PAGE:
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Daily Dose

National Poison Prevention Week

1:30 to read

It is National Poison Prevention Week and it seem appropriate since I just received a call last week from an anxious mother whose toddler had gotten into some medication at their house. The child was fine but I reminded her that more than 2 million people each year, about half under the age of 6, ingest or come into contact with a poisonous substance.  The majority of these incidents occur when parents or babysitters are present but are not paying attention at the time. As I remind parents, it is IMPOSSIBLE to watch your child, even with just one child, all of the time. So…it is necessary to take steps to try to prevent accidental poisonings.

 

The most dangerous potential poisons are medicines, cleaning products, liquid nicotine, pesticides, gasoline and kerosene. I am always surprised to hear that a child will drink gasoline (YUCK right?) but toddlers do crazy things and put EVERYTHING in their mouths.

 

When “child-proofing” the house against so many dangers, try to keep as many poisonous products outs of a child’s reach and view as possible.  Install safety latches on all cabinets that may contain any hazardous products …including laundry products and cleaning products. I would advise against using any detergent “pods” with children under the age of 6 and use powder or liquid instead.  A safer product is worth a little bit of hassle!

 

Make sure that ALL medications, even vitamins are in containers with child safety caps (adults can’t open them but kids seem to?), but you must also keep them out of reach of children and I would recommend a cabinet that you can lock.  There have been several occasions when a parent has left a pill out on a counter for another child to take and then suddenly the toddler has chewed it up…this has been most common with stimulant medications.  Grandparents who are visiting also forget and leave their medications out and kids seem to find these as well.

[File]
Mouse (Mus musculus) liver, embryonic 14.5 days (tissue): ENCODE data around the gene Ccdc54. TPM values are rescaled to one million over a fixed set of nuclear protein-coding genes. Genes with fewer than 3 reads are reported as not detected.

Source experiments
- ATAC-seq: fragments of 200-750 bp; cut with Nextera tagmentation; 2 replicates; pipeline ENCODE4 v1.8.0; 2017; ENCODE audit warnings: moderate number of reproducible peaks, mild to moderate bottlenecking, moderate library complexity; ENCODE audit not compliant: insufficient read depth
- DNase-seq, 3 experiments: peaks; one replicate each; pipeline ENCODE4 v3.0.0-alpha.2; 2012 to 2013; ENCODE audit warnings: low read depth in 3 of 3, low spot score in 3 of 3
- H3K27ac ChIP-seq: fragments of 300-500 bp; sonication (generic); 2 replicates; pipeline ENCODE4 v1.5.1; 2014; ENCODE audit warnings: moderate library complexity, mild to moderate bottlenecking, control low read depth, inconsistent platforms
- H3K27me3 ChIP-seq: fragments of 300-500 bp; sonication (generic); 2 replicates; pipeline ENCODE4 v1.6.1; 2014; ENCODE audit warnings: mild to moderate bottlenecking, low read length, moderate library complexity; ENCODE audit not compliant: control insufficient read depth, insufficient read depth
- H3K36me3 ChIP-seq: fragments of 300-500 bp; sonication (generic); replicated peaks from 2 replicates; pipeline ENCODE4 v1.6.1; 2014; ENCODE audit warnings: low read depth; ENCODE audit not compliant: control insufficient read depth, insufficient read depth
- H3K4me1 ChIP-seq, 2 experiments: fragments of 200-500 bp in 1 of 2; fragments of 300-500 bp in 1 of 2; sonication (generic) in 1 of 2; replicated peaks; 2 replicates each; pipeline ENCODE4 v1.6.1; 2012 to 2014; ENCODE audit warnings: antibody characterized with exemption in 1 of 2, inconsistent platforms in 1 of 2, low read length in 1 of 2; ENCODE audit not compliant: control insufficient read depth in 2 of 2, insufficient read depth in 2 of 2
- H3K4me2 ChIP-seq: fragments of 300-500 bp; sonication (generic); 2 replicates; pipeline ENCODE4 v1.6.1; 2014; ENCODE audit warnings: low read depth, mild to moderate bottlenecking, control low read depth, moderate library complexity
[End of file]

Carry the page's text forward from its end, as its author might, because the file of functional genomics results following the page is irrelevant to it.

Another common potential poison comes in the form of a button cell battery. These are common in remote controls, key fobs, greeting cards and even musical children’s books and not only pose a choking hazard but may cause tissue damage. If your child ingests a battery it is imperative that you seek immediate treatment at an emergency room.

 

If you are ever in doubt about the potential for poisoning call Poison Help at 1-800-222-1222. They are experts in walking you through potential side effects, treatments and need for an ER visit!  One of my patients just asked me if there is a limit to how many times you can call Poison Control…she seems to be a frequent flyer.

 

 

 

 

 

 

 

 

Your Child

Hand Sanitizers Poisoning Young Children

2:00

Poison control centers across America have been seeing an increase in calls about children who are getting very sick from drinking hand sanitizers. Poison control officials are warning parents and school officials about this dangerous trend involving small children, basically getting drunk, on hand sanitizer.